I’ve done a lot of development projects over the years and I’ve constantly experimented with different organization schemes. I’d like to share my thoughts about them with you. Please note that the scheme that I’m currently using is not final by any means and is open to improvement and experimentation.
First, I’d like to share my goals for good code organization. A good code organization scheme should ultimately reduce the amount of time I have to think about where to put things, where to find things, and how to find related things. When it reduces time on non-coding, I can spend more time coding and fixing problems.
So, how do you reduce time not coding while still having definitive answers to location questions that are easy to figure out? I have a two-point theory on how I gather knowledge. Information that I have memorized, is intuitive, or is on my computer screen is easy to access. Information that is not in those places is much harder to access and stops the flow of work. So to keep the flow of work moving we can do a lot of things. Personally, you could try to memorize more things or get a bigger screen, but these solutions only affect your productivity instead of the entire team. Instead we should focus on making information as intuitive as possible and making the means in which to find the information as easy as possible.
Another hierarchy I see people follow is to group files by feature. That is to have all the code, no matter what the file type, related to one part of the program all in one folder. This scales a lot better because you don’t have to go all over the place trying to remember where files are. The only drawback to this approach is that you have to be disciplined when making new files to follow the same scheme. You can also get into problems if there is reused code and it’s not clear where to put it.
Now that we’ve covered some common organizations, here’s the structure we use on the front-end of both Mobilizer Canvas and Mobilizer Device Lab. It’s fairly close to the feature approach, but there’s always room for improvement.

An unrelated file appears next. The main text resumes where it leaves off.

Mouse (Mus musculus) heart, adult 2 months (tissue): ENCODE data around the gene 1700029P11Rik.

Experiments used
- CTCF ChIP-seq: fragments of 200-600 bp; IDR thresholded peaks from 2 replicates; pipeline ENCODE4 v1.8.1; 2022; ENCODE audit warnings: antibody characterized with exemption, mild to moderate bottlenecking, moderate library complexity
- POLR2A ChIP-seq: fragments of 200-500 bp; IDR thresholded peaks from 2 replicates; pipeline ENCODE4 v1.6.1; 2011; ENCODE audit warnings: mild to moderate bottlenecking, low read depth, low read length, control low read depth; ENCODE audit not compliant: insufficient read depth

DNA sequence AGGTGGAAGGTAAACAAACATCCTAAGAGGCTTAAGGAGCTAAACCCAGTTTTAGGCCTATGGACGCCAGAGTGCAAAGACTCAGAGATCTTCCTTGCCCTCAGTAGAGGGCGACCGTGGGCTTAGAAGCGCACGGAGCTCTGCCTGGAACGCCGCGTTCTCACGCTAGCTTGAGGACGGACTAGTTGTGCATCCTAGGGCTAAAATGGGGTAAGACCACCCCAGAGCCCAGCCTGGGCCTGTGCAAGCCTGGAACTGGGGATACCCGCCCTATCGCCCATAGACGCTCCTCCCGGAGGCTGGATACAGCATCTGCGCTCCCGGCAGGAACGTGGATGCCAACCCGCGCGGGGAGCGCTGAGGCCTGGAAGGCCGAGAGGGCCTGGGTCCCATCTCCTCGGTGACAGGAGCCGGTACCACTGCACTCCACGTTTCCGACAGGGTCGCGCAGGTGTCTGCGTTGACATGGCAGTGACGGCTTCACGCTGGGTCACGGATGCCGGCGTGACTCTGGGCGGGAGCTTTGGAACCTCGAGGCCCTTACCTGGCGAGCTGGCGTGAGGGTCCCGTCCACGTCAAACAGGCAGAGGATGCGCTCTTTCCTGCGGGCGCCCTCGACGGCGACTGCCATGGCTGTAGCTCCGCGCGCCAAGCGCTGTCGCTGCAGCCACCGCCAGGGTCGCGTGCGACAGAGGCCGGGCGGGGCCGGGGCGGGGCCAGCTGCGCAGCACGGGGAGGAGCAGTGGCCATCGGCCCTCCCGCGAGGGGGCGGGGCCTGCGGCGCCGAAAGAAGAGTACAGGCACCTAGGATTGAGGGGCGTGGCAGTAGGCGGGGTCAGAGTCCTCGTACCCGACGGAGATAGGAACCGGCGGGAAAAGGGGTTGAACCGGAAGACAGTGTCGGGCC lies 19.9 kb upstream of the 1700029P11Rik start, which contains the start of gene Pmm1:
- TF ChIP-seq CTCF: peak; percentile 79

- app (containing all of our code for our apps)
- canvas (all the code for canvas)
- core (all the code shared for canvas and device lab)
- deviceLab (all the code for deviceLab)
Within a project (such as canvas or device lab) we have the following structure
- _app.scss (contains all of the app specific css that doesn’t fit anywhere)
- style.scss (contains all of the app css and core css)
- style.min.css (compiled and minified from style.css)
- project.min.js (all of the css in the app minified and bundled)
- Example Feature
- Example Feature
- project.js (contains angular module for the project)
However, there are a couple of downsides to this scheme. Assets isn’t entirely descriptive. Sure that’s where I’d think images are, but I’m not so sure I’d assume that that’s where most of the compiled stuff (CSS and JS) would go. I think it might be better if there was a separate build folder for all of the compiled things to go. Another downside is that there is more of a cost when adding a new feature because I have to modify the style.scss file to include my new feature’s scss file. However, one could argue that most of the time developers aren’t creating new files, just modifying existing ones so it is a fair tradeoff in my opinion.
The way we’re organizing the Mobilizer code is by no means the best code organization ever. However, I feel like it’s a solid base on which to experiment on. I’ve tried a couple of other things on other projects, but I’m not sure if they’re ready or not. If I find anything new, I’ll write another article. Please share your thoughts on code organization in the comments below.
Mobile1st is the company behind Mobilizer, the mobile optimization platform. Mobilizer helps companies increase revenue and engagement by enabling them to see exactly what their mobile users see, quickly identify display issues, monitor metrics by device, and optimize the mobile customer experience.